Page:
Our driver caught up with another bus and the race was on as he tried to overtake it, while the other driver did everything possible to prevent him from doing so.  Eventually our driver executed a daring (read foolhardy) pass against oncoming traffic and pulled ahead.  A while later, the other driver, who had been hanging on our rear bumper like a NASCAR driver, saw his chance, and boxed us in behind a slower-moving dump truck, pulling into the lead.  As we traversed the unimproved section of highway near Port-au-Prince, neither driver slowed.  We were treated to a bone-jarring ride for a few miles as the wheels encountered rocks and potholes.  We pulled into Gonaïves Station literally on the bumper of the other bus.

Now I was on really unfamiliar ground.  I knew the most economical option at that point was to take a tap tap, but I had no idea of the routes they take in Port.  They are marked, but to someone who doesn’t know the city, the signs are meaningless.  The wisest thing to do was to take a moto taxi.  I called Dr. Felix to tell him I had arrived in the city, but was diverted to his voicemail.  I found a taxi easily, but had no idea how much I should be paying.  I told the chauffeur I needed to go to the immigration office and he knew where that was.  He quoted me a price that I thought very high, twice as much as I had paid for the first three legs of my trip combined.  I negotiated him down to near half his opening bid, and we agreed to that.  However I still totally unsure it was a fair price; I suspected not.  We wended our way through the back streets to avoid traffic; it was a longer trip than I had imagined.  But the large bike delivered a comfortable ride and my chauffeur was a considerate driver, slowing to a crawl over rough sections, which is to say most of the ride.

Arriving at the immigration office, I was able to jump the huge queue that spilled out along the sidewalk, as I had the necessary papers to get past the surly security guard at the gate.  I made my way up to the Permis office and showed my receipt.  I was informed that the document was not ready.  I explained that I had been assured a month ago that it would be available on this date (the woman who had told me that was sharing the desk of the man whom I was addressing), and was simply advised that I would have to return next Friday.  I told him that it was a considerable inconvenience to have to make another trip from my home, and that I had been trying to get my Permis de Sejour for several months, but he was not impressed.  When I suggested to him that the likely outcome would be still another delay, he assured me again it would be ready, adding in English, “Trust me.”  I laughed and told him I had heard that line many times before, usually from very untrustworthy characters.  His face broke into a broad smile as he repeated, “Trust me.”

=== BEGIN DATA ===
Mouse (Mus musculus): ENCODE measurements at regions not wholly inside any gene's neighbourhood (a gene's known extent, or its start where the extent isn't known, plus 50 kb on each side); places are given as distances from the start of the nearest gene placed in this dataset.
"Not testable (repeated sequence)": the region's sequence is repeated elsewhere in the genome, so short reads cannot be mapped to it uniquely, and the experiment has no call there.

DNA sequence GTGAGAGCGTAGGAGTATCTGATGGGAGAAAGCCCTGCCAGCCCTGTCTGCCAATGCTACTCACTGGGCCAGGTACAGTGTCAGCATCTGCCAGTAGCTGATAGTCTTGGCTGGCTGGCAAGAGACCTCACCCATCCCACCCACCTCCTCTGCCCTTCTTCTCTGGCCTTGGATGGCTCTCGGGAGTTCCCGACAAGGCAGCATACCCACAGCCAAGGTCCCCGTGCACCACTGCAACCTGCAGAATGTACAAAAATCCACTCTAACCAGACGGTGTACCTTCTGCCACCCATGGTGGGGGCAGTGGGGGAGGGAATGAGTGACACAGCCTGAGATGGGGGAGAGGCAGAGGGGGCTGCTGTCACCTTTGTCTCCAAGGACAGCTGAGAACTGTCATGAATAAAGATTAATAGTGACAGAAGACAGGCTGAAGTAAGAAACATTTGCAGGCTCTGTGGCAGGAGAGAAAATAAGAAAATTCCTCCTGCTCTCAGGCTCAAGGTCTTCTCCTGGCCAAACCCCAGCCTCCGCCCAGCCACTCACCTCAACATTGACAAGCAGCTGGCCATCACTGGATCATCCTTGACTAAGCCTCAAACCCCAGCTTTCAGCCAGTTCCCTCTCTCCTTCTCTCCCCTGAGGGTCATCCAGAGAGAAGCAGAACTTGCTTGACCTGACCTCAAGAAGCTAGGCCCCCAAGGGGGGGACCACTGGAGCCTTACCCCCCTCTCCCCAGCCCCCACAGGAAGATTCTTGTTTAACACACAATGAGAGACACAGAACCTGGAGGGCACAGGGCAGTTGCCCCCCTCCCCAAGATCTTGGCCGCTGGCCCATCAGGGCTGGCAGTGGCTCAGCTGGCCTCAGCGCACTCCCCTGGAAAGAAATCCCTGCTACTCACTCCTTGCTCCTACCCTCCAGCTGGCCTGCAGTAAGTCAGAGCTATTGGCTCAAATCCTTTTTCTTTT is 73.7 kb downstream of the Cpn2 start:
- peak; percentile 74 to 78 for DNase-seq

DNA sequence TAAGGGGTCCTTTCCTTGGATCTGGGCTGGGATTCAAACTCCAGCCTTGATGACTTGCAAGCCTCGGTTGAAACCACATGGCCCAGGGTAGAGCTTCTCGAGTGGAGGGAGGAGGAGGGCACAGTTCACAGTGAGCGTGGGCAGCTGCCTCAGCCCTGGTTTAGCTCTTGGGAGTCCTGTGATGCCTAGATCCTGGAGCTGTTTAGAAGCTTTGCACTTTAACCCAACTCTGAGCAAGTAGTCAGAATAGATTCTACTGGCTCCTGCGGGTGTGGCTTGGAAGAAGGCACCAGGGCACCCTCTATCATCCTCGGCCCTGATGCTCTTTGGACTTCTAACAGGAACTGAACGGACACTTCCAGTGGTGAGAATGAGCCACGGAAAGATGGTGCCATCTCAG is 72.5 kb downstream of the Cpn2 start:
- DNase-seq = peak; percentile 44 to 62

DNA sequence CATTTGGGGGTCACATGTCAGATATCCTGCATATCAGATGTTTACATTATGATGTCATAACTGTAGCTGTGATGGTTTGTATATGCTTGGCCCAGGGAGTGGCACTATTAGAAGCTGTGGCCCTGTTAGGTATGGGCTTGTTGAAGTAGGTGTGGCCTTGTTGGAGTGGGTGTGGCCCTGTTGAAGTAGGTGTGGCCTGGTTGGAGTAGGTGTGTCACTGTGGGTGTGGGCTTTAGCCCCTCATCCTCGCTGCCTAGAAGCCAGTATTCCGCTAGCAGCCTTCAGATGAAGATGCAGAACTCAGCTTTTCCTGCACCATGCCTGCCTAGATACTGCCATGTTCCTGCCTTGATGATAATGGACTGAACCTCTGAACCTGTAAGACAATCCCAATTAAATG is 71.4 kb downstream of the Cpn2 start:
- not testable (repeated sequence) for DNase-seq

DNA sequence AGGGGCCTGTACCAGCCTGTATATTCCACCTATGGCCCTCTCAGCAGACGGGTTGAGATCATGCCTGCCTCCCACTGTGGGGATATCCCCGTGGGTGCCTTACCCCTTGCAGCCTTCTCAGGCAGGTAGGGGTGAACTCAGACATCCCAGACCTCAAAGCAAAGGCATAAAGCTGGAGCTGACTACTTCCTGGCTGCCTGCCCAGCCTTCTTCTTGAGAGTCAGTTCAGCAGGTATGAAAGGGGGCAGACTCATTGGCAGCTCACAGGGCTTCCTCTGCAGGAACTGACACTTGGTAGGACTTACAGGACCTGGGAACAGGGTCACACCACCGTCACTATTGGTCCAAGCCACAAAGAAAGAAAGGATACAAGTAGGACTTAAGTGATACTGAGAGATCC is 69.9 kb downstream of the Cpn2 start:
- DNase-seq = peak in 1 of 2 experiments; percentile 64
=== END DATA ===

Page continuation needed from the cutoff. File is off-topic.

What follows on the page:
Just as I was going through the door of the office, a woman who appeared to be a supervisor called me back and directed me to another desk.  She advised me my Permis would be ready Thursday.  When I said that was really no improvement, she just shrugged.  As I was leaving the office again it dawned on me the adjustment had not been made out of any concern for my plight; next Friday is a holiday.

I called Dr. Felix again, and again got his voicemail.  I left a message, and then sent a text just to be on the safe side.  I bought myself a drink, and finding a spot in the shade, sat down to wait and enjoy some people watching.  Just down the sidewalk from me a couple of men began to argue energetically with a police officer.  Within a very few minutes there were about a dozen officers on the scene, some wearing flack jackets and armed with assault rifles.  Eventually a man with a briefcase and the look of an embassy official pulled up in a chauffeured SUV, spoke to the group, and the fracas died down, everyone dispersing.

I called a rather interesting character over to ask the name of the street I was on; there are few street signs.  He was in his late twenties I would estimate, a small man not much over five feet, dressed in a suit jacket, baggy jeans with a long wallet chain, a wide fedora pulled low, and oversized glasses.  He was obviously trying to look “cool” and was doing a good job of it.  He engaged me in conversation asking all the usual questions—where I was from, where I lived, and what I did.  Did I speak French?  When I said not much, he said he knew most Canadians speak English.  This knowledge is uncommon in Haiti; most think we all speak French.

An elderly man in a wheelchair arrived and appeared to want to enter the pharmacy on whose steps I was sitting.  When I offered to help him, he explained someone had gone inside to make his purchase for him, and then went on to explain at length the nature of his maladies, and how difficult it was for him to afford medication to ease his pain.